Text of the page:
The NHS has introduced a ‘new’ initiative to ensure that medics apologise directly to patients when things do not go to plan.  I say ‘new’ but in fact I first worked on this programme as long ago as 2004.

So why did the rather excellent (IMHO) training  I designed then not have the desired effect?  I’ve come up with three reasons why I think it didn’t enable NHS clinicians to apologise and the lessons I would derive from this experience in my latest blog on TrainingZone.

Do you have other lessons from those projects which didn’t work as planned?  Join the debate here or on TrainingZone.

 

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Learning Technologies Summer Forum 2015

by Robin on June 17, 2015

I spent yesterday (16th June) at the Learning and Technologies Summer Forum and conference (LTSF15 for short). as well as catching up with some fine folks I attended a number of sessions. As part of my own learning and reflection I have written them up for anyone else who might be interested.

Overall, an interesting, and as ever with these events, a thought provoking experience.  Even when I don’t agree with what is being said – working out why I don’t agree and why the speaker is alternatively convinced is always a useful learning process. Unusually I did find things with which I agreed – even in unlikely places. However, I found some of what was said perplexing.

My thoughts can be found here and if you were there or if you wanted to be but couldn’t or if you never even knew the event was on, I’d like to know what you thought as well.  Join the discussion.

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Summer newsletter

by Robin on June 12, 2015

Find out more about what’s going on this summer for Learnworks by reading the summer edition of our quarterly newsletter.

You can access it here.

If you’d like to keep in contact in the future, please sign up for future newsletters here: Subscribe me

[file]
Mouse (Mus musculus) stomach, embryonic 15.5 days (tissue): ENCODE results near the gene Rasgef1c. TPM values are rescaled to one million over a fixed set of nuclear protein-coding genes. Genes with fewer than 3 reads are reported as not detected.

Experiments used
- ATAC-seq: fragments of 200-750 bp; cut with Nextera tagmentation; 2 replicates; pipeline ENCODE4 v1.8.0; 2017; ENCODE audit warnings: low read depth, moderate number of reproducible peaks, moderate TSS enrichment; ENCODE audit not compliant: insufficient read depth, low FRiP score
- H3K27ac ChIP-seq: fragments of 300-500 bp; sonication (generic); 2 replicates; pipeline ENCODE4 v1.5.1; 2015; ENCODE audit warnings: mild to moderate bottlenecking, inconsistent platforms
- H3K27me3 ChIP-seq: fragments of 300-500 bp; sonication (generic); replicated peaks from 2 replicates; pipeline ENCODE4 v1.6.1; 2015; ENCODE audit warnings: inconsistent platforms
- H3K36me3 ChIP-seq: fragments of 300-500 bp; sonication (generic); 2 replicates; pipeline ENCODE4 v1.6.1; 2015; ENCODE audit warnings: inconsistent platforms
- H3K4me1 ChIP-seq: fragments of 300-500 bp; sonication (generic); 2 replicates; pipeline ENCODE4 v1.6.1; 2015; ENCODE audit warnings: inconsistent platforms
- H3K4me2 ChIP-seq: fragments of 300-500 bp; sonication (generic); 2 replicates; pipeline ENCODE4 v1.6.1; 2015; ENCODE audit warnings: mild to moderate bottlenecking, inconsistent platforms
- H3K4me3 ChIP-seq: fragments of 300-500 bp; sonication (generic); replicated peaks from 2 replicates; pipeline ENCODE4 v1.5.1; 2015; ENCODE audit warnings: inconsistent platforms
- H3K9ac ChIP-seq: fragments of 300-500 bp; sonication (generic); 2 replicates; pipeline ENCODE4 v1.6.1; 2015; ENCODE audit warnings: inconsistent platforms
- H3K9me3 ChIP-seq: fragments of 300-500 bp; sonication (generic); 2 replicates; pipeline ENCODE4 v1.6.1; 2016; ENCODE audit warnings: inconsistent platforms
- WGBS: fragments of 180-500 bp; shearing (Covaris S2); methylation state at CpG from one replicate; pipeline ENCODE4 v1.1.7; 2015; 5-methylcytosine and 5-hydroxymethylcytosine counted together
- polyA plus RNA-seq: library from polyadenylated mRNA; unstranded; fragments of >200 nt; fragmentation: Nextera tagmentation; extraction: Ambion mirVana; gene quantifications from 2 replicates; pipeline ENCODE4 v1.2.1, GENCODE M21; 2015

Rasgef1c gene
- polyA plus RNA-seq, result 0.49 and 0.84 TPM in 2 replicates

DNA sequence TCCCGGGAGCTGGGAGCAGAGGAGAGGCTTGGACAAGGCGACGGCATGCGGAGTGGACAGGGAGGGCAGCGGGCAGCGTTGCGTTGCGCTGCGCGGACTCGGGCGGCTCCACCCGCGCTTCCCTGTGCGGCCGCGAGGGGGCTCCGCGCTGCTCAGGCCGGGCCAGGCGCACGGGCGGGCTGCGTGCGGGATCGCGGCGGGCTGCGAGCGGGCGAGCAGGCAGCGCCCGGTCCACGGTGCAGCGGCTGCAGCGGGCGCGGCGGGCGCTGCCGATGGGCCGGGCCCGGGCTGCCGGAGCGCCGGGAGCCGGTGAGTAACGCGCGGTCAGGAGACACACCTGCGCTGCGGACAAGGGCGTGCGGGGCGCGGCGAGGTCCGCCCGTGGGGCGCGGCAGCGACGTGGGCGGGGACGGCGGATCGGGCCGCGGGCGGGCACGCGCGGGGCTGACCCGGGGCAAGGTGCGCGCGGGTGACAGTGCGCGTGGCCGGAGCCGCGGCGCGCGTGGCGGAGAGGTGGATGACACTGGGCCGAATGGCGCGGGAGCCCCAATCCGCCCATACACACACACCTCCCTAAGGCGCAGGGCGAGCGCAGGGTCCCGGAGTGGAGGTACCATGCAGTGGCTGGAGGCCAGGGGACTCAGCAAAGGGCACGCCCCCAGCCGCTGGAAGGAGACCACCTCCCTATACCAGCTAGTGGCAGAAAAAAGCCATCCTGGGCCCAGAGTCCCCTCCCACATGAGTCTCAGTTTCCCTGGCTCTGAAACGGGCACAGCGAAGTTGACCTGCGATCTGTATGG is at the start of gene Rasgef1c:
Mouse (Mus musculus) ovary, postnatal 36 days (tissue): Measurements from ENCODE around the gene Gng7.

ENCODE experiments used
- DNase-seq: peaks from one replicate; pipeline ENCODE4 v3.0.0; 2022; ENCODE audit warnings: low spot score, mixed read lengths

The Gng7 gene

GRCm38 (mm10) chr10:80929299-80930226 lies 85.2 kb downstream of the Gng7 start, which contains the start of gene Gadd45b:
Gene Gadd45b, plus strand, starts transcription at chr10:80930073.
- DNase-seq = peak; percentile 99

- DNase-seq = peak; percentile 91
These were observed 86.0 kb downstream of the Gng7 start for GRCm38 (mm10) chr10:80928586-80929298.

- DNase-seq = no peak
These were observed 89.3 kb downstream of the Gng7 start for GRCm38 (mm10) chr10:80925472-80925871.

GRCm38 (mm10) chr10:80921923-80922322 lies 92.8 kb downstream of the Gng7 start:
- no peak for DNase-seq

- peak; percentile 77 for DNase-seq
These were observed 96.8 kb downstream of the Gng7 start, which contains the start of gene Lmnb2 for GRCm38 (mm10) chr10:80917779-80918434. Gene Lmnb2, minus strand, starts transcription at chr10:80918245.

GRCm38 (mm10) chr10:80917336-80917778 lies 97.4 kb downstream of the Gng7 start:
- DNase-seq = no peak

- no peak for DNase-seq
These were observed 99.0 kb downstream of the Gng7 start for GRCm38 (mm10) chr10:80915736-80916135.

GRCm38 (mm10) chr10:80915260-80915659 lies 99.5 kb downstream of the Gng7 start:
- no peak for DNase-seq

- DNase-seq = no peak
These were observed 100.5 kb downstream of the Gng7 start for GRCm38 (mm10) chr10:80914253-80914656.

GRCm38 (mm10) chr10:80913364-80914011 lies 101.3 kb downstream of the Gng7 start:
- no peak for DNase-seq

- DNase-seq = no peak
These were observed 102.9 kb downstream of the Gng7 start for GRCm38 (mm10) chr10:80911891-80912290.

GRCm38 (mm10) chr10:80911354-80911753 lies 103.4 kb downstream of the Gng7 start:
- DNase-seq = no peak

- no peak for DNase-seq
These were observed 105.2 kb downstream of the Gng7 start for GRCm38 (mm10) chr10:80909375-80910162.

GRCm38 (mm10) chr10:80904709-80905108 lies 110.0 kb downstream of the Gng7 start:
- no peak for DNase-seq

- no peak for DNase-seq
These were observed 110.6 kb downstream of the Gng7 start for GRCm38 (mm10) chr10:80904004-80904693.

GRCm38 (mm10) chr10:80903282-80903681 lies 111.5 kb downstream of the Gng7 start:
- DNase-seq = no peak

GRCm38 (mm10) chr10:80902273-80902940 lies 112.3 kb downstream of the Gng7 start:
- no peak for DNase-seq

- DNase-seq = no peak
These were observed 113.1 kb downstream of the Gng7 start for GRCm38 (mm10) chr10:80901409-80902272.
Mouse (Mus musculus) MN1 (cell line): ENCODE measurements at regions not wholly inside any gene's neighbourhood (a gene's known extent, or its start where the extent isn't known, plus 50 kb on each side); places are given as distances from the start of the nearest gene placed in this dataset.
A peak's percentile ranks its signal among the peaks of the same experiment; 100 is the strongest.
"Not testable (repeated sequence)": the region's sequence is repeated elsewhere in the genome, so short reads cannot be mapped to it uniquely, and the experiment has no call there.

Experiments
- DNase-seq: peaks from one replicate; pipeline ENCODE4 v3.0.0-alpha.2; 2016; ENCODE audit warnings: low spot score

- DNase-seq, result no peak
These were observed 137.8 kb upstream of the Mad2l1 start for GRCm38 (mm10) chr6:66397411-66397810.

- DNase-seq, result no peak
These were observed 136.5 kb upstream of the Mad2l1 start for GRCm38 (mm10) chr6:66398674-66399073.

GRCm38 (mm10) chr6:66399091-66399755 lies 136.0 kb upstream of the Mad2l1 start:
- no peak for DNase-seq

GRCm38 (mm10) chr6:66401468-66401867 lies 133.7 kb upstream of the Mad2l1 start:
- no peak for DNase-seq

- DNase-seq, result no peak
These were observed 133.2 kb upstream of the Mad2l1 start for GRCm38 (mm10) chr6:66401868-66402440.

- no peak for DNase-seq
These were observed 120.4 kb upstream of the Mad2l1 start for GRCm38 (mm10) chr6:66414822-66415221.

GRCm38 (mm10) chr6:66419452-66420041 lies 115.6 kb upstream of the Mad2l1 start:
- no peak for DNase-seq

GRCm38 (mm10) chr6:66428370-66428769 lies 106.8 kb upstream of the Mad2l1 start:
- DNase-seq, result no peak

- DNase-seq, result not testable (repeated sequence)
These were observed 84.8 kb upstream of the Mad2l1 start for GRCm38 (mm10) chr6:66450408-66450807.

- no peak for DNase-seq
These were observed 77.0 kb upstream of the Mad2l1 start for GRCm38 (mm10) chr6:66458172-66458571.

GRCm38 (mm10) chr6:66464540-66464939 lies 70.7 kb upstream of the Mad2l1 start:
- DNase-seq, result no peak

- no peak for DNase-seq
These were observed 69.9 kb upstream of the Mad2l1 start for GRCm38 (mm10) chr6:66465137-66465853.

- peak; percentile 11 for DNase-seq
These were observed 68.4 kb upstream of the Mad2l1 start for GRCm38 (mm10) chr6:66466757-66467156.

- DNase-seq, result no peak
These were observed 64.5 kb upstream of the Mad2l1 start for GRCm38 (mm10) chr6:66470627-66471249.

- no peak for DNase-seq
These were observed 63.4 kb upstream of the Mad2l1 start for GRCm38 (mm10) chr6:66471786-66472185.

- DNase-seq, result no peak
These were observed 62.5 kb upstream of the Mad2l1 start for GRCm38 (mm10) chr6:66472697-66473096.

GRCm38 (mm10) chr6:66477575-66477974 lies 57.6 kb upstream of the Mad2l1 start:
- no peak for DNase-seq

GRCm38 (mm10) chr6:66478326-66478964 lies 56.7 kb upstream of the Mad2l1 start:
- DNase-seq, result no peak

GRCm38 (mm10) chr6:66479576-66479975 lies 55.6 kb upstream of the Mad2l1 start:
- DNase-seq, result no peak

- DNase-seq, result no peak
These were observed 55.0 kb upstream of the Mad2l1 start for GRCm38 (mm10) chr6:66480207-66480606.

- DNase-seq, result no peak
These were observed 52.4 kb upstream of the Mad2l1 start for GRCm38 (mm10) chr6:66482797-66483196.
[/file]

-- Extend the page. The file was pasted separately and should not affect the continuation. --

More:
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Leadership lessons from the middle

by Robin on June 2, 2015

As a cricket fan I have been watching the recent travails surrounding the England cricket team with great interest.  There’s lots of discussion at the moment about the leadership capabilities of the England cricket captain Alistair Cook.  This is particularly in the light of his apparently more ‘natural’ opponent Brendon McCullum the New Zealand captain.

I have designed and delivered enough leadership development programmes to be a bit tired of the ‘leaders are born not made’ argument which colours these discussions in the world of cricket punditry.  You can read why I think leaders are made in my most recent blog on Training Zone.

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The General Election Cometh

by Robin on April 27, 2015

Being a political anorak I have read most of the party election manifestos (well, not the Lib Dems, there’s only so many hours in the day). Disappointingly, there is a very little mention of the need for government to concern itself with learning and development for people in work.  This seems a major omission to me so I have sought to put it right!

You can read my suggestion for a government backed L&D strategy for after the election here.  You can also tell me what you think and whether you’d vote for such a thing.  Do join the conversation.

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Season’s Greetings

by Robin on December 19, 2014

Its that time of year again.  The holly has been gathered and the tree decorated.  Before we pour a Ginger Wine and await Santa, I’ve sent out a final newsletter for 2014.

As well as the charity I’m supporting this year in lieu of Christmas Cards (UNHCR in South Sudan) I’m also promoting Learn Appeal.

There’s also a chance to win a L&D strategy session worth £1100 for free!  You can find out all the details here.

If you didn’t get your own personal copy of the newsletter, then please subscribe and be the first to get updates from Learnworks in 2015.

Kind wishes for the festive season and all the best for 2015.

Robin